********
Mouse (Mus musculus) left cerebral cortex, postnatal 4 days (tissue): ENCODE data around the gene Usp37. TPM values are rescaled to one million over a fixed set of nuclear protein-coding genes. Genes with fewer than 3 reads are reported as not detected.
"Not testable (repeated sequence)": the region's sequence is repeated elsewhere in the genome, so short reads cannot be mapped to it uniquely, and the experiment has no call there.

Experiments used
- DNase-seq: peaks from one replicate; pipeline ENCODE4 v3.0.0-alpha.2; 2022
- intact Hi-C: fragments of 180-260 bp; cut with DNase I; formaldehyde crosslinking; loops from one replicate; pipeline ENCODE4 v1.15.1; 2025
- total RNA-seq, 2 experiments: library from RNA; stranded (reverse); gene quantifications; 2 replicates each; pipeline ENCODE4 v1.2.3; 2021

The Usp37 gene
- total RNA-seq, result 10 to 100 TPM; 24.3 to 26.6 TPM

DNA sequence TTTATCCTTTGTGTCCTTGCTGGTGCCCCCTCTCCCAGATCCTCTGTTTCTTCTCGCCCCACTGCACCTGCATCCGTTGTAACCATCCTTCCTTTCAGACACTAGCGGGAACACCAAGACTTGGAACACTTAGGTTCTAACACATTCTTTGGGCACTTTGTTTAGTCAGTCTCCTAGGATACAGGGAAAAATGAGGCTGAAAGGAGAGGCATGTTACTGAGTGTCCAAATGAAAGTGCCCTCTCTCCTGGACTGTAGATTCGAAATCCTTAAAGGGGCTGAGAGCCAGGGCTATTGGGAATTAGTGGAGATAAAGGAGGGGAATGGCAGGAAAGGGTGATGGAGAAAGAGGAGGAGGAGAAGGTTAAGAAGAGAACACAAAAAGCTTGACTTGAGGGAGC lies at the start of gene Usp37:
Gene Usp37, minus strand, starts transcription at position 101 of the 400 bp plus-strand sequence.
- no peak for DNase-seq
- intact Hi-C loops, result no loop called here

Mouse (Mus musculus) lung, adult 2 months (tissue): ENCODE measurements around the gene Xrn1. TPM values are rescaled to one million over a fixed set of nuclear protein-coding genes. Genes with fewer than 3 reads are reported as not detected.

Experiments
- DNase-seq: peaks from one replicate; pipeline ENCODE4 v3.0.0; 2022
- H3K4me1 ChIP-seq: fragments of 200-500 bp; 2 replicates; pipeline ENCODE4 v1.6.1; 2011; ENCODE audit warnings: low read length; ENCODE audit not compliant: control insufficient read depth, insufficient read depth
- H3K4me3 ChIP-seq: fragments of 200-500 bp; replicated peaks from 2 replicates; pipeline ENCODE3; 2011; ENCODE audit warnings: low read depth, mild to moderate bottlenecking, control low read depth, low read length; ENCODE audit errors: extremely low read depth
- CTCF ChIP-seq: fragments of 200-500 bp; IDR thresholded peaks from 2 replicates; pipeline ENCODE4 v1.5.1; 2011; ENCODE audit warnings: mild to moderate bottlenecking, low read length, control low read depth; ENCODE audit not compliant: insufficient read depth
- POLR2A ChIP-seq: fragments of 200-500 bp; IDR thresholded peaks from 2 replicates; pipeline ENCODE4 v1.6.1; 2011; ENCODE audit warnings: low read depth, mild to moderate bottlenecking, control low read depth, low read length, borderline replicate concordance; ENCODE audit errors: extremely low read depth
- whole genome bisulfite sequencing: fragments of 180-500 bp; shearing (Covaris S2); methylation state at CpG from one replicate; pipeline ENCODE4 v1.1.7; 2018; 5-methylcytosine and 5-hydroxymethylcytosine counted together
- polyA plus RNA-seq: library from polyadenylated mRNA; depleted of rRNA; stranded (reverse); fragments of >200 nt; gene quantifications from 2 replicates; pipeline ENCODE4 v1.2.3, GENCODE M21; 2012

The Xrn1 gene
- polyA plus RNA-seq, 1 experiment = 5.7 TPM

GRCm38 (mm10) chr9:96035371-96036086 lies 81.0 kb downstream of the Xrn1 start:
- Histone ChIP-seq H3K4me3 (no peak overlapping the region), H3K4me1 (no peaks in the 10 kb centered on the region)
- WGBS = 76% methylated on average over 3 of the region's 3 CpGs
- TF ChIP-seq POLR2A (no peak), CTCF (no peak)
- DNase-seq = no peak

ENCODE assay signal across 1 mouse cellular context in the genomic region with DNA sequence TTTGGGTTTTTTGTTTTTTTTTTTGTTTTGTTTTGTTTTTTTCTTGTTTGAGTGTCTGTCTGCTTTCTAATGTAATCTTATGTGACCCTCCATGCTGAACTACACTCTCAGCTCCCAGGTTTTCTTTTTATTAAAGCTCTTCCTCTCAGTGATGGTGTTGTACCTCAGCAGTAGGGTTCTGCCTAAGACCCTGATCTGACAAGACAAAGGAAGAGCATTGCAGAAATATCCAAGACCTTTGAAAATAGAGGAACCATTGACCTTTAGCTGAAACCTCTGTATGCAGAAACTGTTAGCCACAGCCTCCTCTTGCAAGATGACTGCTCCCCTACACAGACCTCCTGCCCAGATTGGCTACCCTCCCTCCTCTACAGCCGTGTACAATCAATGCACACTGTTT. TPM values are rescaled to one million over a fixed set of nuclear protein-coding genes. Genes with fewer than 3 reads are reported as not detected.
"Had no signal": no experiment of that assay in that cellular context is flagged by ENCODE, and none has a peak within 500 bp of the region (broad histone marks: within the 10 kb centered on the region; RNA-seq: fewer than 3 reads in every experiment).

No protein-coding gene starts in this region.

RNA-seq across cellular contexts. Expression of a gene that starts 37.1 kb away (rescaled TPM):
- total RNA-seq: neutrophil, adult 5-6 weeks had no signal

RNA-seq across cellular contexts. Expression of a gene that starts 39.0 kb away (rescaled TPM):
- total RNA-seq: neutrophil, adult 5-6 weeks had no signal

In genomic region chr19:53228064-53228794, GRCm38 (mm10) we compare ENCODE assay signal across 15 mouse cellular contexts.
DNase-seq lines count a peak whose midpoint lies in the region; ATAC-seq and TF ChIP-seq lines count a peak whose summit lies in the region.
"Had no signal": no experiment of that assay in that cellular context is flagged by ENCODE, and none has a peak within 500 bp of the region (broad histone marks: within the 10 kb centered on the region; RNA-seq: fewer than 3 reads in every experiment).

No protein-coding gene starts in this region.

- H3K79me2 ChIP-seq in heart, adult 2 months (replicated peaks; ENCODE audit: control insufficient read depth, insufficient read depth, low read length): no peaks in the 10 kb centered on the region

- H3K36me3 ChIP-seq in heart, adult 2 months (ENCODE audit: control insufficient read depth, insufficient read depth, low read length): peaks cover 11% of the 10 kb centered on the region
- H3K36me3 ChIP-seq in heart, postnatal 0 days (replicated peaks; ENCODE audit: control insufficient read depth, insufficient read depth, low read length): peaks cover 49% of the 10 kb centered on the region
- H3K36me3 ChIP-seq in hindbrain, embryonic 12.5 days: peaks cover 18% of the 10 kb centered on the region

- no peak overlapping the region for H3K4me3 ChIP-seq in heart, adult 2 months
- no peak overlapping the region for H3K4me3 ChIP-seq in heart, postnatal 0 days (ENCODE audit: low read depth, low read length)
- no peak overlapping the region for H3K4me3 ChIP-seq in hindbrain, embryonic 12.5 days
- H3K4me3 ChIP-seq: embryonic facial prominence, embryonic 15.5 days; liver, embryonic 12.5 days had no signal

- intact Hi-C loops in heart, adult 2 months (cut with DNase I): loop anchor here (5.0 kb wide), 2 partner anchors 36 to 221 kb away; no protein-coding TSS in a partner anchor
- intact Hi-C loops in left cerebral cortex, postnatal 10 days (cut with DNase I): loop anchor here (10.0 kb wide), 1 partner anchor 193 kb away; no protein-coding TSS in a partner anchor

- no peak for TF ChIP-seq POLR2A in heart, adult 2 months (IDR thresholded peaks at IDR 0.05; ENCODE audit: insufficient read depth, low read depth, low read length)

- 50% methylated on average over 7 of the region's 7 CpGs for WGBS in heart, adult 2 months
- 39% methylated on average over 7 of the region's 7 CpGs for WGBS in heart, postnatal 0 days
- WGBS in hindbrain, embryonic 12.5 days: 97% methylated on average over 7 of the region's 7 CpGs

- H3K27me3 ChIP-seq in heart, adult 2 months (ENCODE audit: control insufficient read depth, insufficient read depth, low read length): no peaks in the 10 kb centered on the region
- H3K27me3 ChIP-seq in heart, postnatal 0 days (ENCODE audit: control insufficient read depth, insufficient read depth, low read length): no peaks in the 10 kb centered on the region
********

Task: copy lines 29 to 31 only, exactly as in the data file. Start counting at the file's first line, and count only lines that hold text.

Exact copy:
ENCODE assay signal across 1 mouse cellular context in the genomic region with DNA sequence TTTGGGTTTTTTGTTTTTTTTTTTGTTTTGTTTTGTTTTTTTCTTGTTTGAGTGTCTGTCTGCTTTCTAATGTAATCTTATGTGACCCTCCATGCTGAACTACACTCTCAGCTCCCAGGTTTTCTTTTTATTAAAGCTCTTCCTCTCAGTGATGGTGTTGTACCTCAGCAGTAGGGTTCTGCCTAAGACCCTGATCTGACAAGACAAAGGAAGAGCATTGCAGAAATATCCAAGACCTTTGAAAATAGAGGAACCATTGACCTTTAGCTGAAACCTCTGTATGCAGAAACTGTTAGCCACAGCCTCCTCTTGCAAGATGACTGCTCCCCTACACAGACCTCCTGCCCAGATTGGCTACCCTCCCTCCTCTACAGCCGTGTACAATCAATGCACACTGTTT. TPM values are rescaled to one million over a fixed set of nuclear protein-coding genes. Genes with fewer than 3 reads are reported as not detected.
"Had no signal": no experiment of that assay in that cellular context is flagged by ENCODE, and none has a peak within 500 bp of the region (broad histone marks: within the 10 kb centered on the region; RNA-seq: fewer than 3 reads in every experiment).

No protein-coding gene starts in this region.